TIRANA, Albania - The University of Arizona, through the International Virtual e-Hospital Foundation founded and led by UA trauma surgeon Dr. Rifat Latifi, was awarded a $750,000 cooperative agreement from the U.S. Agency for International Development to establish a National Telemedicine Center in Albania.
This two-year project will establish a National Telemedicine Center at the Mother Teresa Hospital in Tirana, Albania, with the support of the Albania Ministry of Health and the University of Tirana Medical School.
"Creation of the National Telemedicine Center of Albania will establish the foundation for The Integrated Telemedicine and e-Health Program, a national telemedicine and e-health network in all public hospitals of Albania," said Latifi, professor of surgery and vice chair of international relations in the UA department of surgery.
With funds provided through the Headquarters U.S. European Command, Humanitarian Assistance Program, the U.S. Army Corps of Engineers will construct or renovate space for all 14 regional telemedicine centers in hospitals in the cities of Berat, Dibbr, Durrrs, Elbasan, Fier, Gjirokasttr, Korcc, Kukks, Lezhh, Lushnjj, Shkoddr and Vlorr. The network also will be linked with the Trauma Center at Military Hospital in Tirana.
In August, The International Virtual e-Hospital Foundation, the department of surgery and the Arizona Telemedicine Program at the UA College of Medicine successfully completed a three-year project, "Improving Healthcare in the Balkans Using Telemedicine, Advanced Technologies and Cultural Exchange as Platform."
Funded by the U.S. State Department Bureau of Educational and Cultural Affairs, the project involved the nations Kosova and Macedonia.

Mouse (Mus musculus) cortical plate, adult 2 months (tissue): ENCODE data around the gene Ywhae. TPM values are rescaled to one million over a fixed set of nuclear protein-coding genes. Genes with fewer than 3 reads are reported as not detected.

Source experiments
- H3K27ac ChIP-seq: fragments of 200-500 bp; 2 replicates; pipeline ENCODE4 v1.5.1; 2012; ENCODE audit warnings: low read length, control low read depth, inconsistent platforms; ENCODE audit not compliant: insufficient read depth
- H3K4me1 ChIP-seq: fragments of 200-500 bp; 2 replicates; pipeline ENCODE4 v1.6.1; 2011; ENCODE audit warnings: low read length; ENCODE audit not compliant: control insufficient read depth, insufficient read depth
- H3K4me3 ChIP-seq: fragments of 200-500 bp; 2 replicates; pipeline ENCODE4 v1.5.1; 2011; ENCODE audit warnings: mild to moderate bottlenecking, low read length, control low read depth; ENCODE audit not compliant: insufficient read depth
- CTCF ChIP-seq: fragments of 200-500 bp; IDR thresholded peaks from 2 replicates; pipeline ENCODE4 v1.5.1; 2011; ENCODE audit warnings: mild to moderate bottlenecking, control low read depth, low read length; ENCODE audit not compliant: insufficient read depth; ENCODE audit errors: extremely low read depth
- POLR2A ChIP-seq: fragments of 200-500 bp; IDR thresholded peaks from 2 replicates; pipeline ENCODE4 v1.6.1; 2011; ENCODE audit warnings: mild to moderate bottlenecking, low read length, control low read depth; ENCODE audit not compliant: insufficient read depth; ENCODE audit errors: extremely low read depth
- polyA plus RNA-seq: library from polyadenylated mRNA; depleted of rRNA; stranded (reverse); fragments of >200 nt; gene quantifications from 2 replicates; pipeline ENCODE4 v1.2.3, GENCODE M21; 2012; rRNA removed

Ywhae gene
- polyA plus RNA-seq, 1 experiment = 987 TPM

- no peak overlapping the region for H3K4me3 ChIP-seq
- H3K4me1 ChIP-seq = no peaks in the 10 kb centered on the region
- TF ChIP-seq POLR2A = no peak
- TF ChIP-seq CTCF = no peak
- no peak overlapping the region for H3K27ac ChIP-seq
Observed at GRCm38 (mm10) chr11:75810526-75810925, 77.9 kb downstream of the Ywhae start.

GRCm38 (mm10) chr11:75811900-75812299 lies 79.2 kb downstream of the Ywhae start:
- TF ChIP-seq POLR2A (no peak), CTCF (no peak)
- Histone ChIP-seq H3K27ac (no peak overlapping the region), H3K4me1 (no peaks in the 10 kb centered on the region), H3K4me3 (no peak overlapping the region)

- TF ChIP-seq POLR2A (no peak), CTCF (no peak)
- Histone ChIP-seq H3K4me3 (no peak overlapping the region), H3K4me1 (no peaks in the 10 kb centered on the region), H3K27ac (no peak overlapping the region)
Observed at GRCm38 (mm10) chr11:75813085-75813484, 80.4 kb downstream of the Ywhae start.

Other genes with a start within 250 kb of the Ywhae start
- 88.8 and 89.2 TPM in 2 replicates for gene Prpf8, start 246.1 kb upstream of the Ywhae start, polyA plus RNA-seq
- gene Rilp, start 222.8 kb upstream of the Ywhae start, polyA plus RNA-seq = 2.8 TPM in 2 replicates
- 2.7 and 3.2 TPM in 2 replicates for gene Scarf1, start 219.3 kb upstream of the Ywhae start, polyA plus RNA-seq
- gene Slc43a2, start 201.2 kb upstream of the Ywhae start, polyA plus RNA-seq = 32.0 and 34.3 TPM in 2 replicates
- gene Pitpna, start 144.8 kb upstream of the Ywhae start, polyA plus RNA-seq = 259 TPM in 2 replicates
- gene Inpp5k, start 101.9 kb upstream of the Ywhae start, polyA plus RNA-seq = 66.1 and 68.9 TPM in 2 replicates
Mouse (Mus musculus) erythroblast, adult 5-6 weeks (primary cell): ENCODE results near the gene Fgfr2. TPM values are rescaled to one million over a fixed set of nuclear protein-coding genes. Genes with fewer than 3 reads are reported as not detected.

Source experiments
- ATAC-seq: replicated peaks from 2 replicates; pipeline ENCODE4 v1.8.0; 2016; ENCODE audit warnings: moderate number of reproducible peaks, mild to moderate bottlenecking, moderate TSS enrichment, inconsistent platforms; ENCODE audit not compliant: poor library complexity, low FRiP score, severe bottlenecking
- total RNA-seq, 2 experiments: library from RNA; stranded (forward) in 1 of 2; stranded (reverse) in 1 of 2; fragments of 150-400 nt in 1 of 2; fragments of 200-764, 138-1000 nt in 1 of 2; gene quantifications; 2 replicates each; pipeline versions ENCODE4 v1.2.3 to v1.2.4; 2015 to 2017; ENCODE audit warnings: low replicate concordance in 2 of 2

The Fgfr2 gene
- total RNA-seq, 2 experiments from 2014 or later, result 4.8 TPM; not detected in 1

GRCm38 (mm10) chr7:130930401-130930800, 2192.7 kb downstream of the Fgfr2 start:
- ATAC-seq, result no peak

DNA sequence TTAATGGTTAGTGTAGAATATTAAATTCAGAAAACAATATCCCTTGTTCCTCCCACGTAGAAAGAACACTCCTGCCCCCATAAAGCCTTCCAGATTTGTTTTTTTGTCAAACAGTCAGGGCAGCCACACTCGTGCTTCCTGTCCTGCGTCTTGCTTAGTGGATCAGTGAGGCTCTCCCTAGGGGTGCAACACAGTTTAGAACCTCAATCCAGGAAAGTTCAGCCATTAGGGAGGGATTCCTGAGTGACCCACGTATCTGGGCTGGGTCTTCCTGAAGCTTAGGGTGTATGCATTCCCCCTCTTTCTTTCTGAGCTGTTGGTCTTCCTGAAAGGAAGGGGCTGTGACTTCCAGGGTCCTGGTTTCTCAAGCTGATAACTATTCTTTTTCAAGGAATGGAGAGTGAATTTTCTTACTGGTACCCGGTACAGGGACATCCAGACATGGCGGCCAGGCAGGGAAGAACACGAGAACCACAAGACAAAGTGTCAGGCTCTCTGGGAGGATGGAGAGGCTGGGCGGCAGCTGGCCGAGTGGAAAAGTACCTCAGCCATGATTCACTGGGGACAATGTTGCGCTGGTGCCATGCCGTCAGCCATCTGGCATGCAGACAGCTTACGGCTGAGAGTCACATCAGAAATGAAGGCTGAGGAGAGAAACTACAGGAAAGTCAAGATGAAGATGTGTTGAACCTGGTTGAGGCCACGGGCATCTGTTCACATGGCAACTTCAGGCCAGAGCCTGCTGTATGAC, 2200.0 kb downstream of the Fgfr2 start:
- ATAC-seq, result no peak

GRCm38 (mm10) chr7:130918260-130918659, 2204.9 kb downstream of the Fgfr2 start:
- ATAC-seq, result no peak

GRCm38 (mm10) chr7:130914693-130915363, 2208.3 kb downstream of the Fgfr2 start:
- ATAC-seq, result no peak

The new program in Albania is part of the wider telemedicine network being developed in the Balkans and southeastern Europe, based on the successful Kosova telemedicine program model established in 2002.
The Initiate, Build, Operate, Transfer, or IBOT, model in Kosova allows medical specialists to use information and communication technologies to help deliver quality health-care services to the region, including diagnosing, treating and preventing diseases and injuries. In addition, the network is used for research and evaluation and for training and continuing education of health care providers.
"IBOT is a great strategy to help build modern health capacities in developing countries like Albania and other nations around the world," said Latifi, founder of the IVeH Foundation. "This program is great tool for the U.S. to be involved in the implementation of medical and health diplomacy."
A summary of IBOT will be published this month in Telemedicine and e-Health Journal, the official journal of the American Telemedicine Association.
The IVeH Foundation, a non-profit organization based in Anchorage, Alaska, was created to help rebuild the medical system in Kosova and other developing nations by introducing and implementing telemedicine, telehealth and virtual educational programs.
The project team will include many other national experts, including Dr. Ronald C. Merrell, Virginia Commonwealth University; Dr. Ronald S. Weinstein, Arizona Telemedicine Program, University of Arizona; Charles Doarn, University of Cincinnati; Kathe Boucha, Anchorage, Alaska; Dr. Ismet Lecaj; and Flamur Bekteshi, Telemedicine Program of Kosova.